A curation of articles, essays, book reviews and interviews on critical geographical concerns.
Sitting between the psychiatric and criminal justice systems, and yet fully located in neither, forensic psychiatric units are complex spaces. Both a therapeutic landscape and a carceral space, forensic services must try to balance the demands of therapy and security, or recovery and risk, within the confines of a strictly controlled institutional space. This article draws on qualitative material collected in a large forensic psychiatric unit in the UK, comprising 20 staff interviews and 20 photo production interviews with patients. We use John Law’s ‘modes of ordering’ to explore how the materials, relations and spaces are mobilised in everyday processes of living and working on the unit. We identify two ‘modes of ordering’: ‘keeping safe’, which we argue tends towards empty, stultified and static spaces; and ‘keep progressing’ which instead requires filling, enriching and ingraining spaces. We discuss ways in which tensions between these modes of ordering are resolved in the unit, noting a spatial hierarchy which prioritises ‘keeping safe’, thus limiting the institutional capacity for engendering progress and change. The empirical material is discussed in relation to the institutional and carceral geography literatures with a particular focus on mobilities.
I argue that there is intellectual and political ground to be gained by specifically accounting for the coloniality of infrastructure, in both its material and epistemic dimensions. I ground the analysis in the history of Recife, Northeast of Brazil, analyzing the role of British engineering in the production of the city's landscape and infrastructure, and address the epistemic dimensions of the coloniality of infrastructural by exploring infrastructural spectacle in 1920s Recife.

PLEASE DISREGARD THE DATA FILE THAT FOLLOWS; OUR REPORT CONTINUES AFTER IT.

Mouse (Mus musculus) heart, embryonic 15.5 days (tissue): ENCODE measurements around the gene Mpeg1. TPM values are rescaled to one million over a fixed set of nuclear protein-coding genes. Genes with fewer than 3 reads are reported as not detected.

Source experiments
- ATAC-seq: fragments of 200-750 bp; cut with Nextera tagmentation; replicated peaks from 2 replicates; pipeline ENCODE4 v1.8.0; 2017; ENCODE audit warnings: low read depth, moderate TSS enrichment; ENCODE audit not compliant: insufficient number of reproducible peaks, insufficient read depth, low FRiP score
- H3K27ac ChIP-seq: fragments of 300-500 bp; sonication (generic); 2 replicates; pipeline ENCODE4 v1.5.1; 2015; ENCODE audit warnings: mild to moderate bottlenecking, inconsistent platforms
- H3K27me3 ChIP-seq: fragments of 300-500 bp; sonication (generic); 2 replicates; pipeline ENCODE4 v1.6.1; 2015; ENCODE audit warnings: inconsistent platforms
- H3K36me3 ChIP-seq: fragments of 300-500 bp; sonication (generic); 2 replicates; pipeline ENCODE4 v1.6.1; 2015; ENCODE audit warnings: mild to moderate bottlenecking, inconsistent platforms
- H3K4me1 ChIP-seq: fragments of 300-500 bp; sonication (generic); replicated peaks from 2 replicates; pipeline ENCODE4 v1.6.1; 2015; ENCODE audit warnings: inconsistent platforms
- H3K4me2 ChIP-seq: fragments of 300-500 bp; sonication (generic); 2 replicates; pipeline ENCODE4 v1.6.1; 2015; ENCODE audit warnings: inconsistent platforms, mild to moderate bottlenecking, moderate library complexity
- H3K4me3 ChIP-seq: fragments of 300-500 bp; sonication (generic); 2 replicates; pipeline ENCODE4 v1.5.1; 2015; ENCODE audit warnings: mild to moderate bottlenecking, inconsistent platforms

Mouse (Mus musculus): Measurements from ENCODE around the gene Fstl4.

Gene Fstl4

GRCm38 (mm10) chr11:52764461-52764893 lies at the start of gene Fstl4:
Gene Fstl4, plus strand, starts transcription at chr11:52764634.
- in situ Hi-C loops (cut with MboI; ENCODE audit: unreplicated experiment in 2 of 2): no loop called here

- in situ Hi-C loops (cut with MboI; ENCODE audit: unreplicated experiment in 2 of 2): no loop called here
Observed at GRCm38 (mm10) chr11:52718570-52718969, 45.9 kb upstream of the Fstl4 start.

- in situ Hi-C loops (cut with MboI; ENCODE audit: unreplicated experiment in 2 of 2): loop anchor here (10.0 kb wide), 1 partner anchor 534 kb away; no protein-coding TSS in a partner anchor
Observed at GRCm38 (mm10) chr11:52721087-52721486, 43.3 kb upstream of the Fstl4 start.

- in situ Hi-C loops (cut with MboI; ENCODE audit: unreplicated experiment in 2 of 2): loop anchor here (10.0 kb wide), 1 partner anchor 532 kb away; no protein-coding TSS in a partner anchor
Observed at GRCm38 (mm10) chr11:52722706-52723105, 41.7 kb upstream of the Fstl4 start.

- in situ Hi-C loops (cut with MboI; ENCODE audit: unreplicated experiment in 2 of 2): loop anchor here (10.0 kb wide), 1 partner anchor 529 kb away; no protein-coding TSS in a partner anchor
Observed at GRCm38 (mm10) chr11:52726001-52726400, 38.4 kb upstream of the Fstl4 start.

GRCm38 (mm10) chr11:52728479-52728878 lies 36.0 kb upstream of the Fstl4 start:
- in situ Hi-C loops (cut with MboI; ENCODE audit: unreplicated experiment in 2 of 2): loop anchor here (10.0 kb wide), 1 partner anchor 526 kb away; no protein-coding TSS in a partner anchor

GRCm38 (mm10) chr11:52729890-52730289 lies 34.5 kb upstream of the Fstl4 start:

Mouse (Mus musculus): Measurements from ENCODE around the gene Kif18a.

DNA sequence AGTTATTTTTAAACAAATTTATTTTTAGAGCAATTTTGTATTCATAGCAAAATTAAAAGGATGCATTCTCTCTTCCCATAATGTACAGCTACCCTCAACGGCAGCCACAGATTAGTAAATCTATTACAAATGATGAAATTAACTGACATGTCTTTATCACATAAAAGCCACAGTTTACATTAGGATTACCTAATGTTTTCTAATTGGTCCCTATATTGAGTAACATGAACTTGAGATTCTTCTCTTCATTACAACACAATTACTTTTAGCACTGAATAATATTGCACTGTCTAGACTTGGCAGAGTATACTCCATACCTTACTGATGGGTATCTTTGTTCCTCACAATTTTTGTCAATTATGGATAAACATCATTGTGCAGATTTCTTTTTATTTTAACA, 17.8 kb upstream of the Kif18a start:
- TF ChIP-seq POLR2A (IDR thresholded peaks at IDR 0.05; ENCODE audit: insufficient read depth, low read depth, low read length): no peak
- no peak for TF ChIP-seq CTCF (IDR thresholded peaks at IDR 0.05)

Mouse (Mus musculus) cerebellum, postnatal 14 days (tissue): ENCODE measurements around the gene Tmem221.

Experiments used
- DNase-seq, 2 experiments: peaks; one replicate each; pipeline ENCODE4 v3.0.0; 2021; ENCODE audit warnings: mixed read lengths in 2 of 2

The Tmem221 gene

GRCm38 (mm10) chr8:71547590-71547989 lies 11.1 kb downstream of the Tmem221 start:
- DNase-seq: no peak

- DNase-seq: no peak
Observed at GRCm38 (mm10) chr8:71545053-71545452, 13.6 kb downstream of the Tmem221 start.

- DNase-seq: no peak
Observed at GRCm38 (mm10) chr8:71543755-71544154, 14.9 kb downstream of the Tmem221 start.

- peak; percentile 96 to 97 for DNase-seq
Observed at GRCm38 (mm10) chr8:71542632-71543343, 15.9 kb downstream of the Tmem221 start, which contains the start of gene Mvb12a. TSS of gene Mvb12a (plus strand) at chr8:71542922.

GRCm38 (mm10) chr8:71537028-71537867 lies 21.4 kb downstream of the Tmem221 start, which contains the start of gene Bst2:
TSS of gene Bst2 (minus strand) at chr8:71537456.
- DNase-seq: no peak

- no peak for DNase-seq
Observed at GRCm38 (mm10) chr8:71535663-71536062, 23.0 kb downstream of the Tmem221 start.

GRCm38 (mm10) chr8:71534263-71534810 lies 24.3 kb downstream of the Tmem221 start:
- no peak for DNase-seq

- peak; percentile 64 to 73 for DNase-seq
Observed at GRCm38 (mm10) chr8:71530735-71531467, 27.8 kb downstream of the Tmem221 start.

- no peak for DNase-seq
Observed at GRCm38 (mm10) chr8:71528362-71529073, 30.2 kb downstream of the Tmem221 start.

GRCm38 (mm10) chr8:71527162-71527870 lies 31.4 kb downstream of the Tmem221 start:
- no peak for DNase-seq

Drawing on fieldwork conducted at the Marcos Mausoleum prior to the controversial burial and at the protests that came in its wake, this essay examines the sense of loss and longing that has animated the rise of authoritarian nostalgia.
In this paper that draws from ethnographic research with a youth antiauthoritarian community in Cyprus and their long-term occupation of a city square, I analyze stasis as a threshold to critical political subjectivization, as productive of ipostasis (existence) that enables the subjects under stasis to appear in political terms and exercise their right to politics.
This article draws on an ethnographic approach to concrete institutional practices and machine learning algorithms to analyse emergent proactive state geographies in London’s suburbs, assessing predictive modelling in housing enforcement in respect of the government of migrant housing precarity in the interstices of rentier and racial capitalism.
This paper analyzes the abolitionist struggle to transform the carceral geographies of California’s Central Valley through a campaign to stop the construction of a prison in Delano, California. This case study shows the importance of recognizing race and environment as interconnected systems of domination and resistance. It also highlights the possibilities and limitations of engaging the state in the abolitionist fight for freedom.